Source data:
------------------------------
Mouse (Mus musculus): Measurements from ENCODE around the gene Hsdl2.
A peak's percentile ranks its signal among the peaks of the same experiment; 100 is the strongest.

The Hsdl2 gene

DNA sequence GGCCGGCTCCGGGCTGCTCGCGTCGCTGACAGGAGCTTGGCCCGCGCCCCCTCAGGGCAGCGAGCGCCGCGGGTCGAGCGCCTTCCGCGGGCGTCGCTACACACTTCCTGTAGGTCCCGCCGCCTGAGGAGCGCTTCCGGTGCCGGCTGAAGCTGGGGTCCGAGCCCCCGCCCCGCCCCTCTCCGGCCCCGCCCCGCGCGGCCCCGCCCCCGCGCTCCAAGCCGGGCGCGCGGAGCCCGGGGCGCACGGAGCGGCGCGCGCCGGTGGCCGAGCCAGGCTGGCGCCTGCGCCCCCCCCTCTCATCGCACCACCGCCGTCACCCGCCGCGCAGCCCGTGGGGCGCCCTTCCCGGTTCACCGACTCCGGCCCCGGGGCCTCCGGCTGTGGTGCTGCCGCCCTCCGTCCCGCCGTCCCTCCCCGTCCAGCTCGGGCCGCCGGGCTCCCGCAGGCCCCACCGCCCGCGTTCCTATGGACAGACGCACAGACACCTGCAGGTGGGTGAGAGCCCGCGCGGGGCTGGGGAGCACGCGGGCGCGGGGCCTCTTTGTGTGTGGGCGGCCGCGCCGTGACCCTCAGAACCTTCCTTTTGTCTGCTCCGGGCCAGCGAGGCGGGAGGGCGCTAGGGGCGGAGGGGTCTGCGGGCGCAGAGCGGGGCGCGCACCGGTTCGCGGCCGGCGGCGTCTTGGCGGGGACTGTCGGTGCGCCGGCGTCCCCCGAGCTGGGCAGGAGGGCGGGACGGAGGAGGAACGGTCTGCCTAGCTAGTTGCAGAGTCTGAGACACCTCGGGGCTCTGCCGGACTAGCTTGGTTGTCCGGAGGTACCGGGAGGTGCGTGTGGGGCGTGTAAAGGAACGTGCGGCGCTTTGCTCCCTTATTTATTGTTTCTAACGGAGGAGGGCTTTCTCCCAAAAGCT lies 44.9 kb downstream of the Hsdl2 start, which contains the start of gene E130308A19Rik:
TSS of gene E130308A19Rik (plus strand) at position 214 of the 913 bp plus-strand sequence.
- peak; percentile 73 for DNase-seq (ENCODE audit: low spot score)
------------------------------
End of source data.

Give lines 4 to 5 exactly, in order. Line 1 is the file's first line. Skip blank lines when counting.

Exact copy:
DNA sequence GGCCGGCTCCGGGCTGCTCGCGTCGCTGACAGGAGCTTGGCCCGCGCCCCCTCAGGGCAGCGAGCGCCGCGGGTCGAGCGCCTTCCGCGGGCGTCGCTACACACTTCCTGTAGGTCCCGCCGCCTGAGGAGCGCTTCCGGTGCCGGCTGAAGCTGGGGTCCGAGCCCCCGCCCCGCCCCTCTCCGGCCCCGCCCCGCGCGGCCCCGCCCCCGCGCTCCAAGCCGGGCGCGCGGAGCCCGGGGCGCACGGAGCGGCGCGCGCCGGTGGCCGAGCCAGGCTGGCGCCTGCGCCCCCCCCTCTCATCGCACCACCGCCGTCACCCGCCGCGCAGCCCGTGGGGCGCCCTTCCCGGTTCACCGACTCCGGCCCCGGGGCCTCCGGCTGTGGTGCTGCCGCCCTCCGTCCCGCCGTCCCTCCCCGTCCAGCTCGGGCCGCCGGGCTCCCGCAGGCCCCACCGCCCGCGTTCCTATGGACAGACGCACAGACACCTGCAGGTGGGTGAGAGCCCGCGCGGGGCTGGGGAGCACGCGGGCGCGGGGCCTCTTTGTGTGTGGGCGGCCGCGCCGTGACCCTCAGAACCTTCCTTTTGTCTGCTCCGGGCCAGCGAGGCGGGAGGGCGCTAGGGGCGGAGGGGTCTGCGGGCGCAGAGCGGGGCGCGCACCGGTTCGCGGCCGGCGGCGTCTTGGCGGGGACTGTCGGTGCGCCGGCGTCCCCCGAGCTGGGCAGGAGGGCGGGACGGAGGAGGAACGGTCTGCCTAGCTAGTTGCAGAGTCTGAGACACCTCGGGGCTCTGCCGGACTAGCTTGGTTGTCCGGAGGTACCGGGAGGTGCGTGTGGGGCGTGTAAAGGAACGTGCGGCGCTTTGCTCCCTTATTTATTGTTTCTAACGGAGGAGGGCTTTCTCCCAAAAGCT lies 44.9 kb downstream of the Hsdl2 start, which contains the start of gene E130308A19Rik:
TSS of gene E130308A19Rik (plus strand) at position 214 of the 913 bp plus-strand sequence.